Adventure Together

Everyone in the family should get involved in planning from the start By: Kenneth Shapiro
Kenneth Shapiro
Kenneth Shapiro

A recent release from Family Travel Consulting (FTC) listed fitness, health and sports as top motivators for family travel. Specifically, multisport soft-adventure tours are becoming increasingly popular with parents, according to FTC.

Certainly, trips that are based on learning or advancing a skill provide a good starting point for a family vacation. In “Party in the Powder,” we look at a classic example of this sort of getaway: the family ski trip. As you’ll read in the story, there are a wide variety of considerations to keep in mind when arranging a successful ski vacation.

I just got back from a trip that featured a different kind of sport-focused travel. My 10-year-old daughter asked if she could learn how to scuba dive, and I thought that was a great excuse for a tropical getaway (something you will read about in a future issue). But I also felt this could be a skill for her to build upon throughout her life. Currently, she says she wants to be a marine biologist, so this trip was also a way for me to share her interests.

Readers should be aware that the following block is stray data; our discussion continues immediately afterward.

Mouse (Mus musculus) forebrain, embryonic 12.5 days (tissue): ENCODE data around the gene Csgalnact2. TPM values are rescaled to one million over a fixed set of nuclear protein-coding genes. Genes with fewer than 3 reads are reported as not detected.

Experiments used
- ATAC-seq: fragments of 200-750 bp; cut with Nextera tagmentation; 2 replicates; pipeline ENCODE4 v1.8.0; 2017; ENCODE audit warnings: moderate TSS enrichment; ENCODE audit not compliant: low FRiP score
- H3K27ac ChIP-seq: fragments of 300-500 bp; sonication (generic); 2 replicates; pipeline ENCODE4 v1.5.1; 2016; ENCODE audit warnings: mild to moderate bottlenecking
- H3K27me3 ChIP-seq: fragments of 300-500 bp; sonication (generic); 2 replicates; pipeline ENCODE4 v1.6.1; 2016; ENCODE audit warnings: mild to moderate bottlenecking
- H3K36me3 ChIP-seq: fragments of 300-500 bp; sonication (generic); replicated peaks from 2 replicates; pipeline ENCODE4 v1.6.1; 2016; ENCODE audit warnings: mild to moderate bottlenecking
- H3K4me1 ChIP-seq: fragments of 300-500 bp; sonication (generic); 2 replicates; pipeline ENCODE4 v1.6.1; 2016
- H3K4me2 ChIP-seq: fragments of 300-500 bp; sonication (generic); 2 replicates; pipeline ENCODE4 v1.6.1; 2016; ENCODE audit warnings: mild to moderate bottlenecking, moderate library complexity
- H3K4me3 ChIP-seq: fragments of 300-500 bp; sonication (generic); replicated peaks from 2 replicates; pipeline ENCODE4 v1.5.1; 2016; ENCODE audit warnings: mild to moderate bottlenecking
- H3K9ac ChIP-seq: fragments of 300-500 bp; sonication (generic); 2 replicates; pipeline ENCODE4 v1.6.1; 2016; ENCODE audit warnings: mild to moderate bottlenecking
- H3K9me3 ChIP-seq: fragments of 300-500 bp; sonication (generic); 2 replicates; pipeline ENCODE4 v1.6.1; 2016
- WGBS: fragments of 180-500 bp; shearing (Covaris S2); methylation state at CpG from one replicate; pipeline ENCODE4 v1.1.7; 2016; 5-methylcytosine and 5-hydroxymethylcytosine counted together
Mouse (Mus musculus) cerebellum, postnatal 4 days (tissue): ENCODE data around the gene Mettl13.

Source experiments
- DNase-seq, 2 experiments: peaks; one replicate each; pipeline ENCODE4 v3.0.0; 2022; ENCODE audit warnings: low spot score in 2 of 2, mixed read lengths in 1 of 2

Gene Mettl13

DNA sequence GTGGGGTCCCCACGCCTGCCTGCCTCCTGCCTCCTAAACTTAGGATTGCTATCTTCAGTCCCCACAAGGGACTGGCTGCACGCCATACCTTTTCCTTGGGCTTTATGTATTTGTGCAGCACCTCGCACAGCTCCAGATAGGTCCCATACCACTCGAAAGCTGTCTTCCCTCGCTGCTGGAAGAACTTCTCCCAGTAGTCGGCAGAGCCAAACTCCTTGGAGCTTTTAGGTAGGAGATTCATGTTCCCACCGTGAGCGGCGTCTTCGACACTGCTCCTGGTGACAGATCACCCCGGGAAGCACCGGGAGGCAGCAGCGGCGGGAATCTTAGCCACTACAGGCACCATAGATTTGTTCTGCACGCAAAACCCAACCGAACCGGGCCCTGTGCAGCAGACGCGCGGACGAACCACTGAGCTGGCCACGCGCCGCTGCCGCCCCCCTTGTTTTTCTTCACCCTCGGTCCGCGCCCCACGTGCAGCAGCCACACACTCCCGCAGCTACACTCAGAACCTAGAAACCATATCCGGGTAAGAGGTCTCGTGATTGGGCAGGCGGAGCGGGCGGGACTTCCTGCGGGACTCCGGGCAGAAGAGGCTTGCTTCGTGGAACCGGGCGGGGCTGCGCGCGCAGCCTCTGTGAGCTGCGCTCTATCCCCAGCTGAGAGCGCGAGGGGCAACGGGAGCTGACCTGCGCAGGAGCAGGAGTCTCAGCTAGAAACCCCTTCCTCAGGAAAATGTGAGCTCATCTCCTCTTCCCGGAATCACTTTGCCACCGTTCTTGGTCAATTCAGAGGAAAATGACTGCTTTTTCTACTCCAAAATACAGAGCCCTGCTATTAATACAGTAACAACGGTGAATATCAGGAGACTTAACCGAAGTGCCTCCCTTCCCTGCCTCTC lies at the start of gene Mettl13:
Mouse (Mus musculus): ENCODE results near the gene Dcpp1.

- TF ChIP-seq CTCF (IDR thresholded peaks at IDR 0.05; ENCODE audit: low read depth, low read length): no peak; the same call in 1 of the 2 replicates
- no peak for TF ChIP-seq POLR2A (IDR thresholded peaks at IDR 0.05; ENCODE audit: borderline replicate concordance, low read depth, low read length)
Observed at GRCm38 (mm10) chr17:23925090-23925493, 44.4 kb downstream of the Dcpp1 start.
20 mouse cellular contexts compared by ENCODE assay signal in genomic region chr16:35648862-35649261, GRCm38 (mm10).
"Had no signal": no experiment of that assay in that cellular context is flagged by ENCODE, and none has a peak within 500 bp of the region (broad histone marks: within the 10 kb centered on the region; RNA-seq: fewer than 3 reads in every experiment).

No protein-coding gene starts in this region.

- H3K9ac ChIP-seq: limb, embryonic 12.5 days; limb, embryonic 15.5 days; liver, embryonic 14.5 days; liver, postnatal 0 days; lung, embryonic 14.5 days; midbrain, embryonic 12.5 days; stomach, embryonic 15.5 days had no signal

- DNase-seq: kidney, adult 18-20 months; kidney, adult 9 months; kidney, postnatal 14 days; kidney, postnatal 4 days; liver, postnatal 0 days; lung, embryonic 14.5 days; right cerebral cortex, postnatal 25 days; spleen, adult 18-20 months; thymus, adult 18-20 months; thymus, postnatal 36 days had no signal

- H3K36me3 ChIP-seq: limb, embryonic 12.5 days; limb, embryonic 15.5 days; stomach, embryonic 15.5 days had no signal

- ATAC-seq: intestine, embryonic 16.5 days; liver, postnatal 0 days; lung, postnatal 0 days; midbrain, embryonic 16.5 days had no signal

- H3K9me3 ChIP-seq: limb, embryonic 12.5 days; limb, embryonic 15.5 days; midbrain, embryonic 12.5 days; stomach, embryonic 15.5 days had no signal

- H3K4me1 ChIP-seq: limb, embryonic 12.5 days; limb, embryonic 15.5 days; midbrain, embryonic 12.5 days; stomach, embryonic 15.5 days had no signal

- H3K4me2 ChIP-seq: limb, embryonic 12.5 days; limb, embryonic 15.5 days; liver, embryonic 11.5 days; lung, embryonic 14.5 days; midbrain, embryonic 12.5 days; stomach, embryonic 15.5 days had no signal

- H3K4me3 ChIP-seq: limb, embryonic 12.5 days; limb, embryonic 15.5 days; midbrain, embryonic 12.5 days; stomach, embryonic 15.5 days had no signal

One aspect I had not entirely anticipated about this kind of vacation was the enthusiasm and overall level of involvement my daughter showed on the trip. In general, kids today have more say in where families travel, how they travel and what they do on their vacations. And my daughter was no exception. Add to this the fact that we were doing something she was passionate about, and at times it felt like I was just tagging along. While I had trouble accessing Wi-Fi, she posted dozens of photos to her Instagram account. She kept a detailed travel journal and made sure we stuck to our itinerary. I felt like a complete slacker.

What I learned from this experience seems obvious, but it’s often forgotten in the multitude of details that go into travel planning: A trip is more successful when everyone is involved in the planning from the very start. When parents are clear about the reasons behind certain travel options and they give their children a chance to help make those decisions, the result is simply more interest and more enthusiasm.

Agents should remind clients that they only have a limited number of vacations with their kids, and it’s a waste to squander such opportunities on a trip that’s doomed from the start by lack of interest.

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